Traits give you the ability to recreate interfaces as Java does but also allows you to go further.

Traits as interfaces edit

At the very basic level, traits let you recreate the interfaces and implementation model of Java. Here is how you would create the above example in Scala using traits.

trait Person {
  var name: String
  var gender: Gender
  def sendEmail(subject: String, body: String): Unit

(Unit is Scala's version of void, remember.)

You can now implement the Person trait:

class Student extends Person {
  var name: String
  var gender: Gender
  def sendEmail(subject: String, body: String): Unit = {
    // ...

Implement it too! edit

You can use traits to provide the default implementation of the interface as well. Although the idea of "interface with implementation" sounds slightly contradictory: if you are defining the implementation, how can you say you are simply defining the interface? The answer is simple: traits follow the semantics of interfaces in Java but extend them with the option of providing a default implementation.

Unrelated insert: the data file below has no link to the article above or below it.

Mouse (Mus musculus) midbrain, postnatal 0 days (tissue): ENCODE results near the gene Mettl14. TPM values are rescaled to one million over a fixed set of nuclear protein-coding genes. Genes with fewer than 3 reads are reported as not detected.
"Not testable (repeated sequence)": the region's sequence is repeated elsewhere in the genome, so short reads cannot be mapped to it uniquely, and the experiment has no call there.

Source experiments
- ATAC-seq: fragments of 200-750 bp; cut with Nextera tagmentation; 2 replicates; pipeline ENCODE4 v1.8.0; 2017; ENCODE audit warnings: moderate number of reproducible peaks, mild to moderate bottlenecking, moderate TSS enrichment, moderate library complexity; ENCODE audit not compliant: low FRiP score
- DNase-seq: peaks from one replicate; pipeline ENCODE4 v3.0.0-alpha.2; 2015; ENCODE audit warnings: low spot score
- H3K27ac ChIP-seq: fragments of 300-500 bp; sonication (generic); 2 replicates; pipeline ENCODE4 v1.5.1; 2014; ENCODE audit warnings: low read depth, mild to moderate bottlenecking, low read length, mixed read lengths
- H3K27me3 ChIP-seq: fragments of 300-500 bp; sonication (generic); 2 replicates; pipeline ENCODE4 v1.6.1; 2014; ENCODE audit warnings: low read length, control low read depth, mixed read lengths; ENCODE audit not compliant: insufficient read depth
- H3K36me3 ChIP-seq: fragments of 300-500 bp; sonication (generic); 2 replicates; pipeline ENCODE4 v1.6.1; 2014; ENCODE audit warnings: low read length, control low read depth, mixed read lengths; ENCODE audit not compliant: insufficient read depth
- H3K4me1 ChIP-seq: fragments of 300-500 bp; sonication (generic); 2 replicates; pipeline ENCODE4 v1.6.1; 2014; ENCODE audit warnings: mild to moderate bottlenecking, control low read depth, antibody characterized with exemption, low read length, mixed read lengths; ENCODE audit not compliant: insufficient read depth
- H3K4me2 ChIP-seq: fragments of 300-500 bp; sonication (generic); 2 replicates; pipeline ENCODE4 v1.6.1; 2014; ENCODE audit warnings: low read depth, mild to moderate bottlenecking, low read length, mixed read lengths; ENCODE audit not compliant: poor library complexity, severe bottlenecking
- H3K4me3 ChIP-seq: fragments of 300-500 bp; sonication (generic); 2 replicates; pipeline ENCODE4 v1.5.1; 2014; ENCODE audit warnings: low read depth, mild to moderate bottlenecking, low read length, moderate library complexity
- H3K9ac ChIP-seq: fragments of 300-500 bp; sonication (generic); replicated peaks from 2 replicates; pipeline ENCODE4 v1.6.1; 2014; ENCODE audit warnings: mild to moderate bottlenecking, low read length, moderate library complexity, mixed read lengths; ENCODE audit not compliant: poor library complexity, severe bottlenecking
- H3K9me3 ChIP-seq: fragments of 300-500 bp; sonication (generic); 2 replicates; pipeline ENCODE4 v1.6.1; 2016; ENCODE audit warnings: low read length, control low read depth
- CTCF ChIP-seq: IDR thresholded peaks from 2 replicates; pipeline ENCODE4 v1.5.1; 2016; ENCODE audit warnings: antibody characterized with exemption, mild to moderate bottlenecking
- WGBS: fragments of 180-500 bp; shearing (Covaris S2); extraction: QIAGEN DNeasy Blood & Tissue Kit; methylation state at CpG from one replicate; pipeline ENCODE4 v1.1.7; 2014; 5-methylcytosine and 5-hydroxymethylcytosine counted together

trait Quacking {
  def quack() = {
    println("Quack quack quack!")

A class can override the quack method if it wants to, but doesn't have to. We can see the Quacking trait in use in the next section.

Singletons can use traits too edit

Scala can use traits when instantiating objects or with singletons. Instantiating a class with a trait basically creates a one-off singleton. This enables you to have something very much like Ruby's module mixins but with static type checking.

class Duck {
  val version = "ACME Inc. Generic Duck v1.0"
val aDuck = new Duck with Quacking

Here we have created an object that has the class of Duck but also "mixes in" the Quacking trait. It has both types, and can thus be given to a method that takes 'Quacking' as the type.

A more practical refrain edit

If you are a Java or C# programmer, you should be able to think of plenty of situations where you might want an interface. In those situations, you can probably use traits.